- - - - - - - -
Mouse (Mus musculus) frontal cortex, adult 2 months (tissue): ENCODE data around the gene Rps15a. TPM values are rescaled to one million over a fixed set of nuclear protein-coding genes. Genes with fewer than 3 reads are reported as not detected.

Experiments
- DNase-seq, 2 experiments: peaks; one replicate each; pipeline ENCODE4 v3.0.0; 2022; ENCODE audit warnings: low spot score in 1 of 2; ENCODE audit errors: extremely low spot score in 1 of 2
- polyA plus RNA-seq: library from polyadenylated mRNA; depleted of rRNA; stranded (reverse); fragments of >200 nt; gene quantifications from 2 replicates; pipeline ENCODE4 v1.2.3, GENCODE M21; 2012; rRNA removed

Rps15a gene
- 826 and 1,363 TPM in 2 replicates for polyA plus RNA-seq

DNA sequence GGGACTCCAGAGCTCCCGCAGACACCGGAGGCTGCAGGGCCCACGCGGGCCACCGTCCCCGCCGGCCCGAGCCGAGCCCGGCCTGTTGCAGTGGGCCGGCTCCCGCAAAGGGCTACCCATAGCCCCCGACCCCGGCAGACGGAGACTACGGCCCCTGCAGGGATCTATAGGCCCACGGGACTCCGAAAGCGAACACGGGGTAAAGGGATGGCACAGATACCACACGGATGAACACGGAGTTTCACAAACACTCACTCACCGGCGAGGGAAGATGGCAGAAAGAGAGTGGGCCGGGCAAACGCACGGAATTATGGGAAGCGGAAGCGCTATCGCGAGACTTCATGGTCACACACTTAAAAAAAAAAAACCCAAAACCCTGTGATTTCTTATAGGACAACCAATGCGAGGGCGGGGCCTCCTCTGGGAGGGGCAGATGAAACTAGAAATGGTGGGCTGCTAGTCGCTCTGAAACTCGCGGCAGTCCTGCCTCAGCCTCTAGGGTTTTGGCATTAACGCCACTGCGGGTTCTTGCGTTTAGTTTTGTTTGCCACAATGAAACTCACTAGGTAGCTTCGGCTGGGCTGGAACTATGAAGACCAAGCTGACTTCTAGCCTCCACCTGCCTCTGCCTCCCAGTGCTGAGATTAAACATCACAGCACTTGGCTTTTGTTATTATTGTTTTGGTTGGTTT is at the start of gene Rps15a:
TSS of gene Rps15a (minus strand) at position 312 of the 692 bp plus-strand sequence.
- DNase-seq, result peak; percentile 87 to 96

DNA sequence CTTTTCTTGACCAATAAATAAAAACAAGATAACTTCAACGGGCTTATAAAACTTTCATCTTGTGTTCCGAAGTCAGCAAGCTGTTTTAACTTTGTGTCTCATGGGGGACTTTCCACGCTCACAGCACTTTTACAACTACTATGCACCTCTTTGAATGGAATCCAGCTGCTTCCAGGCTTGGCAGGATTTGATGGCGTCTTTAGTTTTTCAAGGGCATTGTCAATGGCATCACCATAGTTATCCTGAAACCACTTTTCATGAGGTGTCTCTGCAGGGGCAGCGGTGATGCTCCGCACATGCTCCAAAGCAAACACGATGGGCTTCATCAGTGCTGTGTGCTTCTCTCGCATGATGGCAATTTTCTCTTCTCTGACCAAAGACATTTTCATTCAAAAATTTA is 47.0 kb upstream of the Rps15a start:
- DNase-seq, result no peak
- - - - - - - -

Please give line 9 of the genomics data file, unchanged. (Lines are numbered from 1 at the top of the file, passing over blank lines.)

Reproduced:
- DNase-seq, result peak; percentile 87 to 96